Louis Theroux — “A lot of the performers I’ve spoken to won’t acknowledge that, they don’t acknowledge that there is something intimate about the sex act and that that can take a toll on your — relationships.”
Tommy Gunn— “Maybe if they were to acknowledge that, maybe that would show that they have a human side of some sort and that there is some sort of emotional thing there, and the last thing that they want to do is appear to be… vulnerable.”
Louis Theroux — “And maybe also it would be difficult to live with themselves knowing that there is something about the business that they’ve chosen, intrinsically, that — has a coarsening effect on the human spirit.”
Tommy Gunn — “Yeah.”
We were on some rooftop in North Hollywood. The sky never gets dark here, it looks like muddy, underwater photography. PJ had drawn an X in chalk by the northwest corner, just in case this was a “landing situation”, but he was pretty sure it was just a pickup.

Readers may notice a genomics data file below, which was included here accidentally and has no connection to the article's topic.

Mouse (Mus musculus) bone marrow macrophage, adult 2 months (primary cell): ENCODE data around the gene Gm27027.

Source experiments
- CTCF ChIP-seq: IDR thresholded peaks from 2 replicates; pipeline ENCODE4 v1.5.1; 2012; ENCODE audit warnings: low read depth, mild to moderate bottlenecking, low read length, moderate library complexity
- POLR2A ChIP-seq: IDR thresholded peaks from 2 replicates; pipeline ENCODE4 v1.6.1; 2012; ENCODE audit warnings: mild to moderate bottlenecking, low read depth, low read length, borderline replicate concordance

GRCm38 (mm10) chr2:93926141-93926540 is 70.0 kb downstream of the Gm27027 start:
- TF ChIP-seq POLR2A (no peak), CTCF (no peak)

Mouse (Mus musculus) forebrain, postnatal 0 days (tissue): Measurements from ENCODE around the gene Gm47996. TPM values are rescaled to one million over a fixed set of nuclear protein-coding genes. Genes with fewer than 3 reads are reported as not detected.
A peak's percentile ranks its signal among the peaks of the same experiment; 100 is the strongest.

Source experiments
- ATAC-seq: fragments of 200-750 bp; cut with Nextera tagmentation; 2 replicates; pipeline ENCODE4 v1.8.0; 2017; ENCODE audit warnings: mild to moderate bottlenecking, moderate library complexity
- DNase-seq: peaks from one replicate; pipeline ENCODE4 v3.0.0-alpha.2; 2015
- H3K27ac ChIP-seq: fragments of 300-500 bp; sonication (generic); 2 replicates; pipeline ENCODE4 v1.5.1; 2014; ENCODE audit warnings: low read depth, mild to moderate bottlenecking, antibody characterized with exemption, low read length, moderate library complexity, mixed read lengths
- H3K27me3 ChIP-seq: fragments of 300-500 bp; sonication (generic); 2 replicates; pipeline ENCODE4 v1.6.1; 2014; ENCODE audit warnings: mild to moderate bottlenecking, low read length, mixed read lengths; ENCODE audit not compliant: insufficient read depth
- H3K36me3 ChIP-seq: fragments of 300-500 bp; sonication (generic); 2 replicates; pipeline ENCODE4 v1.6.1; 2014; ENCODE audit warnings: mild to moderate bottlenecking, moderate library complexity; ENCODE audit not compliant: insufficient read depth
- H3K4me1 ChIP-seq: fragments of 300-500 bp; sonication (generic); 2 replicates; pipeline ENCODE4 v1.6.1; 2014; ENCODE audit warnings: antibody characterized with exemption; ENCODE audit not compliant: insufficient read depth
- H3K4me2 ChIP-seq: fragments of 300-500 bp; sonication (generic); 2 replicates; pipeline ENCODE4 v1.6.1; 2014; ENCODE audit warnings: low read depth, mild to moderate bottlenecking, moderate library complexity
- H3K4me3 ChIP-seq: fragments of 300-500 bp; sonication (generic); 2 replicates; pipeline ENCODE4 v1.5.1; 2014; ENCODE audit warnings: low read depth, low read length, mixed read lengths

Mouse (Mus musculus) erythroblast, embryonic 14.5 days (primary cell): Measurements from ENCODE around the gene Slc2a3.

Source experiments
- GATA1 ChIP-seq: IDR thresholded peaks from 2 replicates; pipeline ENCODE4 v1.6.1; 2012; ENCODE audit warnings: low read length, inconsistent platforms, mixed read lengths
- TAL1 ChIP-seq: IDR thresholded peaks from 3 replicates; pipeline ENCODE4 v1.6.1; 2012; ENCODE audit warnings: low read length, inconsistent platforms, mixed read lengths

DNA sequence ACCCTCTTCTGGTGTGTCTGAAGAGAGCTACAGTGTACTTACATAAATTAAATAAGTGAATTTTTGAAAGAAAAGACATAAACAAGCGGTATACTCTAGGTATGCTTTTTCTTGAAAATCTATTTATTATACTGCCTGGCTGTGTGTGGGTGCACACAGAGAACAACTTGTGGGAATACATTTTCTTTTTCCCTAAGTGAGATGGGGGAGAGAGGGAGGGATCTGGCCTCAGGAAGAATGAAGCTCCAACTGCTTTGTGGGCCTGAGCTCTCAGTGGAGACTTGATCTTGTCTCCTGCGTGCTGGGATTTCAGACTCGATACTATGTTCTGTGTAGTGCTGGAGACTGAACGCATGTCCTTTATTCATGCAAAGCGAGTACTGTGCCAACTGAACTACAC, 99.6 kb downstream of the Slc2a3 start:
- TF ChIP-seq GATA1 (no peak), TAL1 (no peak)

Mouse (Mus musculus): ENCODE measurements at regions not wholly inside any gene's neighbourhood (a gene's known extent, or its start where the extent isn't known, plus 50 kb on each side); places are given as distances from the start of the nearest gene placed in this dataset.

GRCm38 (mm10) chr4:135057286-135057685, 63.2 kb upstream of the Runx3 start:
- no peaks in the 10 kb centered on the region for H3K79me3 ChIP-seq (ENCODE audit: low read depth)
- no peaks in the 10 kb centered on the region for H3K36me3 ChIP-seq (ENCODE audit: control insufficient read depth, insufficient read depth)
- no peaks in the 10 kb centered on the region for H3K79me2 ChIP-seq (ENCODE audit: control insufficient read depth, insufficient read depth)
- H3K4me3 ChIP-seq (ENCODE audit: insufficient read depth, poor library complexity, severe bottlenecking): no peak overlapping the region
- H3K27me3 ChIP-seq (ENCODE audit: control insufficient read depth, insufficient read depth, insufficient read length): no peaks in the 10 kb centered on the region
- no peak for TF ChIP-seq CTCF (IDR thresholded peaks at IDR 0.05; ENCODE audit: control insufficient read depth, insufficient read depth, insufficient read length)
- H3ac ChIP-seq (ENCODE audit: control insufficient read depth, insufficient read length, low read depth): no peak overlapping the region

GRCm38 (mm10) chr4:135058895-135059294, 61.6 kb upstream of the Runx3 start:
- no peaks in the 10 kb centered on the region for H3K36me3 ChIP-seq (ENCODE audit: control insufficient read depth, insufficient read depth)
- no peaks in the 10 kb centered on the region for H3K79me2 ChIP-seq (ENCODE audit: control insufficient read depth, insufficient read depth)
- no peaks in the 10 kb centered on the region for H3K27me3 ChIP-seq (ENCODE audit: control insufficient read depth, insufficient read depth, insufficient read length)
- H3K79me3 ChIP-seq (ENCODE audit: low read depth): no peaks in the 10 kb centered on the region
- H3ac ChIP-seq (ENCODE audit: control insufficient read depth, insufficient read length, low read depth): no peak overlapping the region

“I’m pretty sure this is just a pickup. — We’re looking for a pipe that kinda looks like a flashlight. Sometimes they’ll hide it and you spend half of the night just lookin’ around. You take that side.”
PJ was feeling the corners of the tarry blacktop and the AC units kept switching on and scaring the hell out of me. I wish I had had a flashlight. I kept telling myself that I had nothing to worry about and that PJ was a pro at this, I should just listen to him, but I was having those moments you get sometimes of devastating clarity, ‘what am I doing here?’, ‘is this actually helping anything?’ He told me about this time that he spent all night looking for the container, and just as he was about to throw in the towel it fell out of his hoodie pocket. These guys were good.
There were high-rise apartments across the street and at this height, people lived their lives on display; you could see a woman laughing on the phone, a man with his iPad on his couch. I spent the last five weeks thinking that the world was going to end and everyone was oblivious to it but us. Sometimes, seeing happiness in strangers can generate such pangs of the enchantment of normalcy that you can often forget your bullshit. I guess they call that ‘hope’.